In 1848, while on a grand tour of the Iberian Peninsula, the French traveler Antoine de Latour passed through Seville. Among the many sites that caught his attention was the so-called “Casa de Pilatos,” or “Pilate’s House,” a rambling, whitewashed palace near the center of town long associated with the noble Enr??quez de Ribera family, the Marqueses de Tarifa. As Latour reported in his travelogue, the Casa’s unusual moniker could be traced back to the 1520s, when Fadrique Enr??quez de Ribera, the first Marqu?©s de Tarifa, had volunteered his residence as the starting point for Seville’s now-famous Stations of the Cross procession, celebrated every year on Good Friday. Enr??quez de Ribera’s gesture was motivated by his desire to make a public commemoration of his recent two-year-long pilgrimage to Jerusalem, as evidenced by the inscription over the entrance reading “A 4 d??as de Agosto 1519 entr?? en Jerusalem.” Don Fadrique did not, however, take any other steps to assimilate his residence to the building he had seen in Jerusalem and believed to be the actual residence of Pontius Pilate. The house remained a Renaissance, Mud?©jar edifice in classic Andaluc??an style. The name “Casa de Pilatos,” then, was purely an artifact of its role as the backdrop for Christ’s trial in the Sevillan Via Crucis.
Entering the palace’s outer courtyard, Latour was met by a rather shabby looking porter, who volunteered to lead Latour on a guided tour of the premises. While Latour seems to have been most interested in the house’s Mud?©jar architecture, his guide, it would appear, was much more concerned to highlight the typological similarity between Enr??quez de Ribera’s simulated Sevillan Via Crucis and the actual Via Dolorosa of Jerusalem. “When I arrived at the first floor,” wrote Latour, my guide called my attention to a small recess that concluded in a narrow window and served, on the right, as the back for a tiled bench. ‘There,’ he told me, ‘is where S. Peter was seated when he denied Jesus. And there,’ he added, indicating across the way a peephole covered with a grate, hidden in the wall, ‘is where the servant-girl who recognized him paused.’”
As the tour progressed, Latour noted, he became progressively more concerned about his guide, who seemed to lose the ability to distinguish between Enr??quez de Ribera’s house and the ‘real thing’ with each passing room. “After reciting the same stories for forty years,” lamented Latour, “the simpleton has doubtless forgotten that that which he is showing to travelers is nothing more than a copy of Pilate’s house. … Back out in the street, my guide, following me still, pointed out to me a window in a wall behind us with a stone balcony: “It’s there,” he told me, “that Jesus was shown to the people wearing the crown of thorns and a scepter of reeds!” Below was another window: “It belonged to the prison where Christ was held for several hours.” Latour, noting that “The brave man’s illusion seemed to augment as my visit grew longer,” was happy finally to escape from the urchin’s demented tour.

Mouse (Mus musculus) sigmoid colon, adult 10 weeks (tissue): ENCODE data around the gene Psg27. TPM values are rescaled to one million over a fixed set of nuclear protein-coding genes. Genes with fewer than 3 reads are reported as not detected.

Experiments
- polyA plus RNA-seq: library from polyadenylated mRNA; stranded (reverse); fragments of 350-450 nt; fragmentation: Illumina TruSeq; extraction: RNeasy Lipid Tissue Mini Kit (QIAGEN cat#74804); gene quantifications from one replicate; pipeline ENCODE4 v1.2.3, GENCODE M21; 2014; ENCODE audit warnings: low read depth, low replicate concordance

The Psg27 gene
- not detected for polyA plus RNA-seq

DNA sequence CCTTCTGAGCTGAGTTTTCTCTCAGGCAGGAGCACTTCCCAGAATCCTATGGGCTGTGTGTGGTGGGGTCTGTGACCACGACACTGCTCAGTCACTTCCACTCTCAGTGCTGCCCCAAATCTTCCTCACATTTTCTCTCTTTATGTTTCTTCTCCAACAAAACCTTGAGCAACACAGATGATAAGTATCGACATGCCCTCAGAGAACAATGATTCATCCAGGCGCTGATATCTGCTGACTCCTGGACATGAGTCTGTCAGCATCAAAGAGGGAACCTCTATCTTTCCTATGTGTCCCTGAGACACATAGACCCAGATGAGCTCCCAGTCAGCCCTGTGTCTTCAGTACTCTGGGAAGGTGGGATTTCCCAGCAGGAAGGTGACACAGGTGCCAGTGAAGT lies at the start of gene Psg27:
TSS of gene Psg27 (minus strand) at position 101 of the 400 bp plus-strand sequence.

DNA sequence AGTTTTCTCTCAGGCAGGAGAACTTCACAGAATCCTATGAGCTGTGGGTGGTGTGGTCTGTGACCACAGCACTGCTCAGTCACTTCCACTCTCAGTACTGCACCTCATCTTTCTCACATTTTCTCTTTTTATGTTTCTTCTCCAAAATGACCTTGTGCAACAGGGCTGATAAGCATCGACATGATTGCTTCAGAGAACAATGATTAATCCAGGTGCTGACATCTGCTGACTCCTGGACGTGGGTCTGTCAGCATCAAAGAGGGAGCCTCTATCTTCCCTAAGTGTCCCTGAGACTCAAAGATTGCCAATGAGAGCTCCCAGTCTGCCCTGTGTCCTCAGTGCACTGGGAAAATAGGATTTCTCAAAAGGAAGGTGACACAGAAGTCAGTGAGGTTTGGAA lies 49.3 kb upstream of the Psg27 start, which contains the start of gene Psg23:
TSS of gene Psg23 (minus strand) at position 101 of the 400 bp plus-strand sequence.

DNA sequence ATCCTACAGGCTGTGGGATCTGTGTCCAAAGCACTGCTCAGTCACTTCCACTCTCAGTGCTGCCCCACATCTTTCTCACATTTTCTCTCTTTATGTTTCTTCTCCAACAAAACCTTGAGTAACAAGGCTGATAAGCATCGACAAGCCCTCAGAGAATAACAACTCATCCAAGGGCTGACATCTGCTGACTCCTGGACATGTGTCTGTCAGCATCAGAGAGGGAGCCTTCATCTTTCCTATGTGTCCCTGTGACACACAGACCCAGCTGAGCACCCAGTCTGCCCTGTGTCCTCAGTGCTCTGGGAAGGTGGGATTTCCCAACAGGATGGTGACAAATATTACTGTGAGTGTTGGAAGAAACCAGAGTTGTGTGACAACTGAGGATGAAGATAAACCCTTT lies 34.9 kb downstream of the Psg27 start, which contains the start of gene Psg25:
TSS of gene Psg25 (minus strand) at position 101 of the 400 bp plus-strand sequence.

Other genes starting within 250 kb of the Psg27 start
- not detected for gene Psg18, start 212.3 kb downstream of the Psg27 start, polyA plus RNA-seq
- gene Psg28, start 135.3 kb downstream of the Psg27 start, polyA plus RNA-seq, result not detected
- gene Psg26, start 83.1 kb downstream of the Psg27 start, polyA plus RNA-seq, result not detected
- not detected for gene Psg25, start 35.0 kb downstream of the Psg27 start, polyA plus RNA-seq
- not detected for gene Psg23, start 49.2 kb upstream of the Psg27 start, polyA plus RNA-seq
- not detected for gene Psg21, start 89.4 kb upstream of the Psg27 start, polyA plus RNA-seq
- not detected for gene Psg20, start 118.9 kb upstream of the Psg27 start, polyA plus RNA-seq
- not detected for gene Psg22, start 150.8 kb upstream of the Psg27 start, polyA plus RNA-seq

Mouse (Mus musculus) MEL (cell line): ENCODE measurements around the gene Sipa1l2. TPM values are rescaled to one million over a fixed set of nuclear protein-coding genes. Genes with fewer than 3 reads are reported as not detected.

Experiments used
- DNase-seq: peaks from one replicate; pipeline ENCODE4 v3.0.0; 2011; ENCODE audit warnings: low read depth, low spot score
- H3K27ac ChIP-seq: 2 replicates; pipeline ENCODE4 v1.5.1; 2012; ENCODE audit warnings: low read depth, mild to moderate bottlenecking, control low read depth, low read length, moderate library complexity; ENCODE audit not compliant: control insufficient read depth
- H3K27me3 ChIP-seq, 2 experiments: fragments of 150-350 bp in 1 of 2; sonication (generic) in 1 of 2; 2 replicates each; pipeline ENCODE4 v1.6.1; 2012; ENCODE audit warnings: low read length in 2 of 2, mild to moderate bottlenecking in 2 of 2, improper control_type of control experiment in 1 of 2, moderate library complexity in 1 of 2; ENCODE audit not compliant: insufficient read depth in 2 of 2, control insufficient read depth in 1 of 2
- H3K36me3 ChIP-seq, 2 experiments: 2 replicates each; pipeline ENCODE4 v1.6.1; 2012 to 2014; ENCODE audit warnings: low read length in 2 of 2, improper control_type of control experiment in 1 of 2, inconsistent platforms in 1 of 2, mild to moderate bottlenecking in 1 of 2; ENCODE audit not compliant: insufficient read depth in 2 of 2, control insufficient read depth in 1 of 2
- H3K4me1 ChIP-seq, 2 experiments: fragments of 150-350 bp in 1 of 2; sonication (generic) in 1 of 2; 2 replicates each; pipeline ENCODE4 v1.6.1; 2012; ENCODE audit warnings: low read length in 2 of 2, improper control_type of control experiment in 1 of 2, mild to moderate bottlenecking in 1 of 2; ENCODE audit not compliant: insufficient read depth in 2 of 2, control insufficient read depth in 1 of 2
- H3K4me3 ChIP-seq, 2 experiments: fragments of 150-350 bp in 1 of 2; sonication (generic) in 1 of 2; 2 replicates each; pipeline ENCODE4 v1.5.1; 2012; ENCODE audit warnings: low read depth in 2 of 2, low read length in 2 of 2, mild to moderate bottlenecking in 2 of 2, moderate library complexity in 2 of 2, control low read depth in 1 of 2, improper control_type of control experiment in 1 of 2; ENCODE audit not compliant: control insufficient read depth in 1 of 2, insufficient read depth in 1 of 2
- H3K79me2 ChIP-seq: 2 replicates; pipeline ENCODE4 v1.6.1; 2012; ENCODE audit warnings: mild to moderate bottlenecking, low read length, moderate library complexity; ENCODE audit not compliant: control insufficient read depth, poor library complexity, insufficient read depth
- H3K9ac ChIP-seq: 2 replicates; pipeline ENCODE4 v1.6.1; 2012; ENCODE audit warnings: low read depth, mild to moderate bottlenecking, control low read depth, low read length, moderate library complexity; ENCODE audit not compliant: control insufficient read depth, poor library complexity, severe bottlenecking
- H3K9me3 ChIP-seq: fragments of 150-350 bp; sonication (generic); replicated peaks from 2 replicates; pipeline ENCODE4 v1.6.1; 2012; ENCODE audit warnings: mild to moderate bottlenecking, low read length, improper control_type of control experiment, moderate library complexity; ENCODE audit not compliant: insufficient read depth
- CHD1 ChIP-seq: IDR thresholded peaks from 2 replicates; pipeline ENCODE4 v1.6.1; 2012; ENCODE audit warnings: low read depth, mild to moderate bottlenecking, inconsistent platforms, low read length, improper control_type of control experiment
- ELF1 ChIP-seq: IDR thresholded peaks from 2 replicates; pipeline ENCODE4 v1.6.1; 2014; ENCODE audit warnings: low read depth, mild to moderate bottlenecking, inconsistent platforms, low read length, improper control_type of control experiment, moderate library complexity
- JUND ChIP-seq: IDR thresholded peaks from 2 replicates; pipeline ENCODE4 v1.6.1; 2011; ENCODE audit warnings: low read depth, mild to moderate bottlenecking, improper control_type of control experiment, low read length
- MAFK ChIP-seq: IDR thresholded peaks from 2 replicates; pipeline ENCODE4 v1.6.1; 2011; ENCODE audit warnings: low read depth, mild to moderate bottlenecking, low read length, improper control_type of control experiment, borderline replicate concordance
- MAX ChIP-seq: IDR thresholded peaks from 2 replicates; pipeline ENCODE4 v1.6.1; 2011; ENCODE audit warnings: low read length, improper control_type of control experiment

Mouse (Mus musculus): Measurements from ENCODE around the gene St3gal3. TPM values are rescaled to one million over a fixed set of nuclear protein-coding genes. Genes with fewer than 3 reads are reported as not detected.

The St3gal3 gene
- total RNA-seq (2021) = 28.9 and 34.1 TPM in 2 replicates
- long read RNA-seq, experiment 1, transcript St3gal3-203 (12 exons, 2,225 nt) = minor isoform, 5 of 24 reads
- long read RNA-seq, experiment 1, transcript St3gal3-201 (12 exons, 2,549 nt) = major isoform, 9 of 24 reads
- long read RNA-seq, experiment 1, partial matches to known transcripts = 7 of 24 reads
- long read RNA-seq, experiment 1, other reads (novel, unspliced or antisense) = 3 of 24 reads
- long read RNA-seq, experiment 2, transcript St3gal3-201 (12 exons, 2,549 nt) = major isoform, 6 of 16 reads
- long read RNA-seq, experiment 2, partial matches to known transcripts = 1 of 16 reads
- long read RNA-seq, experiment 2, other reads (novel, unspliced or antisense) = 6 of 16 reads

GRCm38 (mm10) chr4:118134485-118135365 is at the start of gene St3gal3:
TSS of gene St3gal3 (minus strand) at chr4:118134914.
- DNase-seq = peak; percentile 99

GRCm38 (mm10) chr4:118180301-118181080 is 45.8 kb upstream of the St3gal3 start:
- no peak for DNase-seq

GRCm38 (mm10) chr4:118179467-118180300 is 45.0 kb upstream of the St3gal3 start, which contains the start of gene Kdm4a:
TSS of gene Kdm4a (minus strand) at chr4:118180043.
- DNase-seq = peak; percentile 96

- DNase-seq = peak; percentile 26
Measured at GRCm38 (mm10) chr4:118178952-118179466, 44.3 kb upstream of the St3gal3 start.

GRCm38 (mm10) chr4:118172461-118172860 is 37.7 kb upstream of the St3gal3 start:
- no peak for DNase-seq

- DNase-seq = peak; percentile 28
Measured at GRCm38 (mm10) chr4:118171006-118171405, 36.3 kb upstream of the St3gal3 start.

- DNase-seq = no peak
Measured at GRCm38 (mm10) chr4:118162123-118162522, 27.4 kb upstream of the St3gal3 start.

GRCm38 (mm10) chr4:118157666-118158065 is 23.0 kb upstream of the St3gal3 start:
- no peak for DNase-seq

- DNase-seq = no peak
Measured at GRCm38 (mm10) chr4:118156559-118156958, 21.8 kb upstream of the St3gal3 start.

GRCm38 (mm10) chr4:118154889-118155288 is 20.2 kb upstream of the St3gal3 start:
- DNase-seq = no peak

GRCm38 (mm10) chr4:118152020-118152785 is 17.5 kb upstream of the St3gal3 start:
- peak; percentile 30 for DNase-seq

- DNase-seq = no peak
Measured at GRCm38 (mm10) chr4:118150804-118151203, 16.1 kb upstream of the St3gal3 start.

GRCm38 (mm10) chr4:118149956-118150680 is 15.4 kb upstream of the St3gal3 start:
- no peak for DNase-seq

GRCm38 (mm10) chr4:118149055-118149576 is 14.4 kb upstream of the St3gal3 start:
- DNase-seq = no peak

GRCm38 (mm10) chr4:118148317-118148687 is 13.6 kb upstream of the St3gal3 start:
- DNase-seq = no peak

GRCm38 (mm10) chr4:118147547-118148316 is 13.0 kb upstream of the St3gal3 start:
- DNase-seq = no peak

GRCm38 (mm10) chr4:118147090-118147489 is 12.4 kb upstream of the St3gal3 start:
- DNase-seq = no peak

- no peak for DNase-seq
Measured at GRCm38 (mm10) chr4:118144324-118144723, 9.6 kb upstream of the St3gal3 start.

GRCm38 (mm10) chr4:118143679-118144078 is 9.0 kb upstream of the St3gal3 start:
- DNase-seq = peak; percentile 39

It is safe, I think, to assume that Latour’s account of his visit to the Casa de Pilatos contains a fair quantity of fiction and exaggeration. The delusional porter may very well have been a figment of Latour’s literary imagination, a device to heighten the contrast–one of the themes of his entire book–between French rationality and Spanish benightedness. Yet even literary fictions, like many stereotypes, must contain a grain of truth if they are to be believed, and therefore to be effective. What Latour describes as the Spaniard’s confusion or “illusion,” therefore, must have been plausible to his readers as the way in which an uneducated porter might really view the world. His inability to distinguish between reality and received opinion had to ring true.
I think, therefore, that we can read Latour’s visit to the Casa de Pilatos as an attempt to contrast not just France and Spain, but also two fundamental ways in which real, premodern people encountered their world. On the one hand there is Latour’s prized rationality, a way of seeing the world that is fastidious about chronological and geographical accuracy and prizes eyewitness observation above all other testimony. On the other hand, there is the porter’s way of seeing, which emphasizes collective memory over immediate, eyewitness evidence. This way of seeing strives to create an aura of immanence by erasing the difference between Spain and Jerusalem, present and past. It seeks to convince the seer that it is possible to reproduce, or ‘relive,’ the past.
It is especially appropriate that Latour chose to mark this contrast with a vignette about the Casa de Pilatos, for its very origins in the sixteenth century embody simultaneously these two ways of seeing the world. Fadrique Enr??quez de Ribera visited the Holy Land and measured the precise distances along the length of the Via Dolorosa, reproducing those measurements in his Sevillan Via Crucis. At the same time, however, the fact that he believed that the pile of rubble he was shown in Jerusalem was the Casa de Pilatos, and that one could ‘relive’ the Passion by walking a course paced out through the streets of Seville.